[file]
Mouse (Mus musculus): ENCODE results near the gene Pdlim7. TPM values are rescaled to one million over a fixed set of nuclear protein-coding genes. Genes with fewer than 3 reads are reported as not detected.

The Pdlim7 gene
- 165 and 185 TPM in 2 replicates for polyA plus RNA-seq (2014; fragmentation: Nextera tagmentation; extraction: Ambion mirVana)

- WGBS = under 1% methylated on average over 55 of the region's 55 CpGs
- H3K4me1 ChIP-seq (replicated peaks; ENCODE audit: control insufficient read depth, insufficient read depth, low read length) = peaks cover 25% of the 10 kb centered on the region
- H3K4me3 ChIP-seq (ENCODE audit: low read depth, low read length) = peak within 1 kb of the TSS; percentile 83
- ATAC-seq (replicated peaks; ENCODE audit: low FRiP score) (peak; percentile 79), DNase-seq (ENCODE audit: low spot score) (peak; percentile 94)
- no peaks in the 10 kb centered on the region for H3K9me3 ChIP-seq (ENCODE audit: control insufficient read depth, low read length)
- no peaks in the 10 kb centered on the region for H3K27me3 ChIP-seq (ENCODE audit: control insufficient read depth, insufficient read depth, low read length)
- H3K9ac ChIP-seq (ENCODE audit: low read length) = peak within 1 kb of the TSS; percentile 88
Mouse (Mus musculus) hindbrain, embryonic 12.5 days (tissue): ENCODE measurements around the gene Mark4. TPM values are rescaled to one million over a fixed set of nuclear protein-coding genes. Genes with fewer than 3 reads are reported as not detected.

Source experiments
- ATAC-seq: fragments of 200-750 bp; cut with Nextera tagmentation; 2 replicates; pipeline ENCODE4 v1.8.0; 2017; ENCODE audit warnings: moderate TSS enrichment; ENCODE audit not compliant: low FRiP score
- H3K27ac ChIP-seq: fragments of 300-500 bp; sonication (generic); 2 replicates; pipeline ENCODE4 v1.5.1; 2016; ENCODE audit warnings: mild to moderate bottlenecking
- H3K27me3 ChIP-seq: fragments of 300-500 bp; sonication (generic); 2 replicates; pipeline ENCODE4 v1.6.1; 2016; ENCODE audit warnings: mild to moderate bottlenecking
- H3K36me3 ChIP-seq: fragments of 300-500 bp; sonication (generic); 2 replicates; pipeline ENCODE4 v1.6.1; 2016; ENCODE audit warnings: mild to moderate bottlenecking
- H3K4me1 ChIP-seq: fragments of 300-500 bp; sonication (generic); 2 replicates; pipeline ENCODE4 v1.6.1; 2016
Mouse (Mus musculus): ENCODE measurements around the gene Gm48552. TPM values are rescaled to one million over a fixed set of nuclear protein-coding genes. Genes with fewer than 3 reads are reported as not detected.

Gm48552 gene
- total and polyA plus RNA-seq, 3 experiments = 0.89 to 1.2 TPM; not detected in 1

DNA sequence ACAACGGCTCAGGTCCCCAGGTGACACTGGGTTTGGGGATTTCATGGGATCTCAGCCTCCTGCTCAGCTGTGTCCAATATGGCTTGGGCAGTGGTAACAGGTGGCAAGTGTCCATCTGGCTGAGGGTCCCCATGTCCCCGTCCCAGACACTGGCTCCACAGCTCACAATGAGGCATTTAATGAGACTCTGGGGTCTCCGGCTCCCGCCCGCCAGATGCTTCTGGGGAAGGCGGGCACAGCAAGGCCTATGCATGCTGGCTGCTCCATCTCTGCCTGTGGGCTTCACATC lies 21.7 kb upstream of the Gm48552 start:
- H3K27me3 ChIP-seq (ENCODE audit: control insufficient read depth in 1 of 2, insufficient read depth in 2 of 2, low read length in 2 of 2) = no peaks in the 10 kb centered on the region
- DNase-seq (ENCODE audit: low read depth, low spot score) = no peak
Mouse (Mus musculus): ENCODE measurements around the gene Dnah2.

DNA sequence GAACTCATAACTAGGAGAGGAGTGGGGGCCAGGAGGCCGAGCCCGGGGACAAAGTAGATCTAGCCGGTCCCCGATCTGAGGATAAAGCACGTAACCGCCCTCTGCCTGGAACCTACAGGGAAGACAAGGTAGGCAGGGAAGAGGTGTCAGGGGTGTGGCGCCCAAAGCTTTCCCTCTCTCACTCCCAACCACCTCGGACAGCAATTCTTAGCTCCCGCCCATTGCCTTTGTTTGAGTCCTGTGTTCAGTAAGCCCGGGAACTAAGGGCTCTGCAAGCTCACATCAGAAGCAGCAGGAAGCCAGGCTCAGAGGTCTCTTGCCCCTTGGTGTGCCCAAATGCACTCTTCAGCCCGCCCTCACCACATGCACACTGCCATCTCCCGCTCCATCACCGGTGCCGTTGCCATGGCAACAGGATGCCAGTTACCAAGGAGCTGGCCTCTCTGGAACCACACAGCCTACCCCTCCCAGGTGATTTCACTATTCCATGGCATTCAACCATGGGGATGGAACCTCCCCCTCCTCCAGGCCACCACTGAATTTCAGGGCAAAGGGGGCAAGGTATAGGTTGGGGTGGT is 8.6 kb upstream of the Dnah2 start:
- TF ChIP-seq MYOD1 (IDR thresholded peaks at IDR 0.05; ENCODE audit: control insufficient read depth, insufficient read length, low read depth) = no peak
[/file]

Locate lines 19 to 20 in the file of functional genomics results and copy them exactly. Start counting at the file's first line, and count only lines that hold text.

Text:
Gm48552 gene
- total and polyA plus RNA-seq, 3 experiments = 0.89 to 1.2 TPM; not detected in 1